On October 23, 2017, the Securities and Exchange Commission approved the Public Company Accounting Oversight Board’s (“PCAOB”) proposal to adopt a new auditing standard, AS 3101. AS 3101 will require auditors to disclose more detailed information about what they learn during the course of an audit. This new auditing standard requires a major revision in how auditors think about what and how they communicate to boards and investors. It requires increased transparency on the part of auditors.

AS 3101 will require the audit report to include a discussion regarding the communication of critical audit matters (“CAMs”), which are defined as matters communicated or required to be communicated to the audit committee and that: (a) relate to accounts or disclosures that are material to the financial statements; and (b) involved especially challenging, subjective, or complex auditor judgment.

In determining whether a matter involved especially challenging, subjective, or complex auditor judgment, the PCAOB outlined the following (non-exhaustive) list of factors to be considered: (1) the auditor’s assessment of the risks of a material misstatement; (2) the degree of auditor judgment related to the areas in the financial statements that involved the application of significant judgment or estimation by management; (3) the nature and timing of significant unusual transactions and the extent of audit effort and judgment related to these transactions; (4) the degree of auditor subjectivity in applying audit procedures to address the matter or in evaluating the results of those procedures; (5) the nature and extent of the audit effort required to address the matter, including the nature of consultations outside the engagement team regarding the matter; and (6) the nature of audit evidence obtained regarding the matter.

If the auditor determines that a CAM arose out of the current period’s audit, auditors will be required to: (1) identify the CAM, (2) describe the principal considerations that led to the determination that the matter is a CAM, (3) describe how the CAM was addressed in the audit, and (4) provide a cross-reference to the relevant financial statement or disclosures. For large accelerated filers, the CAM disclosure requirements will take effect for audits of fiscal years ending on or after June 30, 2019. For all other filers, the CAM disclosure requirements will take effect for audits of fiscal years ending on or after December 15, 2020. Companies (and their audit committees) should begin to have discussions with their auditors as to how AS 3101 will impact their future audits, and as to whether there are any currently existing CAMs that can be remedied prior to the AS 3101 implementation periods.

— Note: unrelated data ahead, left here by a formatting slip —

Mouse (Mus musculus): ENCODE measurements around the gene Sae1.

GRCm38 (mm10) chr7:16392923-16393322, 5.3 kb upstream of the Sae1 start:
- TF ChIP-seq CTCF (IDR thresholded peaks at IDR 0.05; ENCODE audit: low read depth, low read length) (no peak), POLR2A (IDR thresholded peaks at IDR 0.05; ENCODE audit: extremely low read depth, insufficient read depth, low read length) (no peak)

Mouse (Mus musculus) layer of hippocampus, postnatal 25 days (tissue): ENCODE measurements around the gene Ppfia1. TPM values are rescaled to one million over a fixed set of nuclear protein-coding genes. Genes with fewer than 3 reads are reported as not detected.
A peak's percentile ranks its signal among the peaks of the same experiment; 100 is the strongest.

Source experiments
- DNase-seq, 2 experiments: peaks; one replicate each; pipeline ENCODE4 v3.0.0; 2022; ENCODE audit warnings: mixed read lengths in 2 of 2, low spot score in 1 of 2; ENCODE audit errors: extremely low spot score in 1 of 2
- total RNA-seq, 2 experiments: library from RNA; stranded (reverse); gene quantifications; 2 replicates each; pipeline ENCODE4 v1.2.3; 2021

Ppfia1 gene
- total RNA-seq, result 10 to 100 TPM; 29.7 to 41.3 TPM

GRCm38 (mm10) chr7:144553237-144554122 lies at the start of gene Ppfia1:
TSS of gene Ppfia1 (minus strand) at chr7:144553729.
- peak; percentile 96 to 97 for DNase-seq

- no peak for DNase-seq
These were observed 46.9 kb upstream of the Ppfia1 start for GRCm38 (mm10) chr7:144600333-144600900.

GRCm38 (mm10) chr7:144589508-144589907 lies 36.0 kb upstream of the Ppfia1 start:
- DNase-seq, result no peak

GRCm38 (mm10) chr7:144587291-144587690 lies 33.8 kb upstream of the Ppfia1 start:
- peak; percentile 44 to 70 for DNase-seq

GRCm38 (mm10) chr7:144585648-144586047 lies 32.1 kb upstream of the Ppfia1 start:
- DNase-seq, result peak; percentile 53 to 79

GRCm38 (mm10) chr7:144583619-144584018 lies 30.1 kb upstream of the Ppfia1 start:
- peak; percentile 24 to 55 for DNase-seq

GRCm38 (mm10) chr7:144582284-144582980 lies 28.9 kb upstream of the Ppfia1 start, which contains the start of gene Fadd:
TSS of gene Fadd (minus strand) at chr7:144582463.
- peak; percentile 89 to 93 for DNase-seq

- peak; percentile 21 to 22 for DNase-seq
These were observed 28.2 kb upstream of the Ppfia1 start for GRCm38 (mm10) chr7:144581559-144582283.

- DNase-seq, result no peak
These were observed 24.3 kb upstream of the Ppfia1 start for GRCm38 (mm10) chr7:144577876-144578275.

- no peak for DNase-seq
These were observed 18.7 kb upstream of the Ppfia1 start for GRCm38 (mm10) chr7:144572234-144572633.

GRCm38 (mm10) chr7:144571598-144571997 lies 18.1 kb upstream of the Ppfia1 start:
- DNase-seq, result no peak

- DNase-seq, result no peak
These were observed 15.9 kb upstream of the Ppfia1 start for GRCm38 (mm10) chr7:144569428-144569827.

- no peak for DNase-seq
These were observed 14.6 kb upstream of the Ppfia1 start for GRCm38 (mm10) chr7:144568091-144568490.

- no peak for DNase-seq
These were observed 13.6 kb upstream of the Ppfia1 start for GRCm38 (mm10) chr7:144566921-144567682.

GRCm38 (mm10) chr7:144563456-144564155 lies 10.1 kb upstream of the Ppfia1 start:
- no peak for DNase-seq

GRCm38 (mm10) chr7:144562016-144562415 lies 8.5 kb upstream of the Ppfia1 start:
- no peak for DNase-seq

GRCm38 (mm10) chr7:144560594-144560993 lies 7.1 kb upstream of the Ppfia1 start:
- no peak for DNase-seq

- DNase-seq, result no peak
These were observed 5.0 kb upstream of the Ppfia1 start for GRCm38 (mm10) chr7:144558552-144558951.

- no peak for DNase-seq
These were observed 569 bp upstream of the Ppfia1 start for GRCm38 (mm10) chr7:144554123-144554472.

For any questions or more information on these or any related matters, please contact any attorney in the firm’s Corporate Practice Group.


This update has been prepared by Sheppard, Mullin, Richter & Hampton LLP for informational purposes only and does not constitute advertising, a solicitation, or legal advice, is not promised or guaranteed to be correct or complete and may or may not reflect the most current legal developments. Sheppard, Mullin, Richter & Hampton LLP expressly disclaims all liability in respect to actions taken or not taken based on the contents of this update.